Understanding Faith and Belief

          The priest was calmly explaining reality to us.  I understood most of the words.  He was speaking English.  But.  As his sentences became paragraphs and those paragraphs became formulations of complex descriptions...I realized (to my axiomatic dismay) not only was I never going to be able to completely understand what he was attempting to communicate, but—worst of all—I was never going to be able to check his facts.  He was superior.  To me.  To us all (or, at least, to everyone I knew).

          I admire his genius.  He doesn't rub my face in my stupidity.  He tries to make it simple to understand.  He has an easy smile.  I trust that his professors knew what they were doing when they awarded his PhD.  I hope all the people who pay him to flex his brain and all the others who fund his sermons employ incredibly intelligent fact checkers.  I suspect they don't.  I bet they take his intelligence at face value just like I do.

          After the service—if I were given an open book test, permitted to query him at length and then write down his replies, I would still fail that test.  I know I'll never get it.  I'm doomed to being aware that I'm too stupid to formulate the question let alone comprehend my priest's answers.

          I understand where my faith comes from.  And.  Now.  I can speak intelligently about the reason I believe, and what I believe, and why I believe it.  I should, now, be able to more-easily understand others who profess to have faith and believe.  Shouldn't I?

          My priest is theoretical physicist Michio Kaku.  He was explaining the theory of everything.  Eleven dimensions.  Membranes.  An infinite number of parallel universes (a word never supposed to be pluralized, now infinitized).  Incredibly tiny vibrating strings.  The big bang and the spaces that existed before it now explained as two membrane-like waves crashing into each other.  According to Professor Kaku, the math works.  It explains where gravity comes from and why it's weaker compared to the nuclear forces as well as electromagnetism (it bleeds over from a nearby parallel universe).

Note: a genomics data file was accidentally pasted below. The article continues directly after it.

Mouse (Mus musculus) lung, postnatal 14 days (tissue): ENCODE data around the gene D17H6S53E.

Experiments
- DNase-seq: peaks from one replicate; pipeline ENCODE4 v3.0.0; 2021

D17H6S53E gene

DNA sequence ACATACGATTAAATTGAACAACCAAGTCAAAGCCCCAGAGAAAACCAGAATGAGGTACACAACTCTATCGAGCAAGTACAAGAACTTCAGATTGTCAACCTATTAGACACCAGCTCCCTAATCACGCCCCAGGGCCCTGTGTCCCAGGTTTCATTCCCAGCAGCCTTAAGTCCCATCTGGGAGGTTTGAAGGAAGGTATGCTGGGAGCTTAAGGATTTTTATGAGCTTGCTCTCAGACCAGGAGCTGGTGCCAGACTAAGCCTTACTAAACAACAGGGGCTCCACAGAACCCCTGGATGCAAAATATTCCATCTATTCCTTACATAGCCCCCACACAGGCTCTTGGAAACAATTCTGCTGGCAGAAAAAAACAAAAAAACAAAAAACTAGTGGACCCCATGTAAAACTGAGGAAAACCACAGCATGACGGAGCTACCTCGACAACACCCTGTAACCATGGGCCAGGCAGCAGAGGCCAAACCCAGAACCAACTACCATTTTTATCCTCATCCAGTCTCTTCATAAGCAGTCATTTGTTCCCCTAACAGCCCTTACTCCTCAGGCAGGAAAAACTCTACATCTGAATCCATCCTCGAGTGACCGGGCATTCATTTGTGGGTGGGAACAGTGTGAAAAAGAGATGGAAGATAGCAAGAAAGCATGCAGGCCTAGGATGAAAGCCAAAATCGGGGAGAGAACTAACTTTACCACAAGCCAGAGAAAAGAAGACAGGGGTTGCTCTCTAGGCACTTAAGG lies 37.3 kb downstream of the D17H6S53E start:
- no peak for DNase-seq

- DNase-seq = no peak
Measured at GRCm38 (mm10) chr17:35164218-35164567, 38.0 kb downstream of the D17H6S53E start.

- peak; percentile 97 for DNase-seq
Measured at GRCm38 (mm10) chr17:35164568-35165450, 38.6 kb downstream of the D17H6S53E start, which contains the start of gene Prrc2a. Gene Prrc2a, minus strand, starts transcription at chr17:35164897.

My get-the-fuck-outta-here meter is glad it's my priest talking this crazy talk.  Any other priest would never hold my attention.

           He says the math works—but it's the sacrosanct alphanumeric equations scrawled on multiple blackboards in films about geniuses like Good Will Hunting and A Beautiful Mind.  He knows we don't have the mental capacity to translate the equations, let alone follow the computations to their conclusions.  I'm saddened by my inability to visualize the immensely large-and-tiny entities and landscapes Professor Kaku describes.  I'm envious of anyone's ability to visualize eleven dimensions; I can just stretch my mind around four.  Five gets me discombobulated.

           I watch my priest's conviction.  His energy.  He's obviously very eager to teach.  I interpret his body language.  I believe that he, honestly, understands what he is talking about.  I have faith that he's speaking truthfully.

          Could his sermon be fabricated from the same building blocks that Lafayette Hubbard used to construct Scientology?  It's more fantastic than science fiction, but I have faith in Professor Kaku's explanations—that this theory is supported by quantifiable facts.  I also choose to believe that he isn't in the midst of orchestrating a life-long hoax.  My faith is grounded on an assumption that my priest has checked and will continue to check the equations of all his theoretical physicist, cosmologist, and mathematician peers who's combined work is constantly refining what we now believe about our multiverse—a bizarre, infinite, and phantasmagorical reality beyond my ken. 

          Can I get a witness?

2 comments:

Anonymous said...

Mr. Expert,

Are you going to have a follow up post or article about this anytime soon? :)

veach glines said...

Mr. Snide,

Nope.